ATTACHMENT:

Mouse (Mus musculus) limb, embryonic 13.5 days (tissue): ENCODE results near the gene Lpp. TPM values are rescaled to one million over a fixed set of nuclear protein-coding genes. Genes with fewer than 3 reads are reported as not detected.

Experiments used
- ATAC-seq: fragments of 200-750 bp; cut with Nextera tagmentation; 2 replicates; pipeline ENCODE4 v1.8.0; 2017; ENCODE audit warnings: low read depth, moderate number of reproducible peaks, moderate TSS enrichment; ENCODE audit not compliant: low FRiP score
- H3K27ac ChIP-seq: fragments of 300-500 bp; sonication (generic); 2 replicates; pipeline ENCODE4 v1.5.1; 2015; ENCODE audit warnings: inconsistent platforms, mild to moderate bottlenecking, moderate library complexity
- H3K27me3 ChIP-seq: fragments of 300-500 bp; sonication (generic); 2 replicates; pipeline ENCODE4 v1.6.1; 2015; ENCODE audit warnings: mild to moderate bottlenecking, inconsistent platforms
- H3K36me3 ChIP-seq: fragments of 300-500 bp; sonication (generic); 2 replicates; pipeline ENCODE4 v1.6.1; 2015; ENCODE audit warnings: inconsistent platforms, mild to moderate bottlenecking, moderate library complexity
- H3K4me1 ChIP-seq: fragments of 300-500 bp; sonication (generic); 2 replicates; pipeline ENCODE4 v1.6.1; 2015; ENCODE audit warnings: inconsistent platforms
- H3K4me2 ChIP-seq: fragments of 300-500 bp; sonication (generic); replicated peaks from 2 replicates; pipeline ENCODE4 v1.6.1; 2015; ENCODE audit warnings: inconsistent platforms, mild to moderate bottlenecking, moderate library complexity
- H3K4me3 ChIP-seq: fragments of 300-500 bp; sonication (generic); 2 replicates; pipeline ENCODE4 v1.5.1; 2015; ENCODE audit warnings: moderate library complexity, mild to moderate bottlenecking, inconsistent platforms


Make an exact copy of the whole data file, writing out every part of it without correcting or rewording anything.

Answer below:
Mouse (Mus musculus) limb, embryonic 13.5 days (tissue): ENCODE results near the gene Lpp. TPM values are rescaled to one million over a fixed set of nuclear protein-coding genes. Genes with fewer than 3 reads are reported as not detected.

Experiments used
- ATAC-seq: fragments of 200-750 bp; cut with Nextera tagmentation; 2 replicates; pipeline ENCODE4 v1.8.0; 2017; ENCODE audit warnings: low read depth, moderate number of reproducible peaks, moderate TSS enrichment; ENCODE audit not compliant: low FRiP score
- H3K27ac ChIP-seq: fragments of 300-500 bp; sonication (generic); 2 replicates; pipeline ENCODE4 v1.5.1; 2015; ENCODE audit warnings: inconsistent platforms, mild to moderate bottlenecking, moderate library complexity
- H3K27me3 ChIP-seq: fragments of 300-500 bp; sonication (generic); 2 replicates; pipeline ENCODE4 v1.6.1; 2015; ENCODE audit warnings: mild to moderate bottlenecking, inconsistent platforms
- H3K36me3 ChIP-seq: fragments of 300-500 bp; sonication (generic); 2 replicates; pipeline ENCODE4 v1.6.1; 2015; ENCODE audit warnings: inconsistent platforms, mild to moderate bottlenecking, moderate library complexity
- H3K4me1 ChIP-seq: fragments of 300-500 bp; sonication (generic); 2 replicates; pipeline ENCODE4 v1.6.1; 2015; ENCODE audit warnings: inconsistent platforms
- H3K4me2 ChIP-seq: fragments of 300-500 bp; sonication (generic); replicated peaks from 2 replicates; pipeline ENCODE4 v1.6.1; 2015; ENCODE audit warnings: inconsistent platforms, mild to moderate bottlenecking, moderate library complexity
- H3K4me3 ChIP-seq: fragments of 300-500 bp; sonication (generic); 2 replicates; pipeline ENCODE4 v1.5.1; 2015; ENCODE audit warnings: moderate library complexity, mild to moderate bottlenecking, inconsistent platforms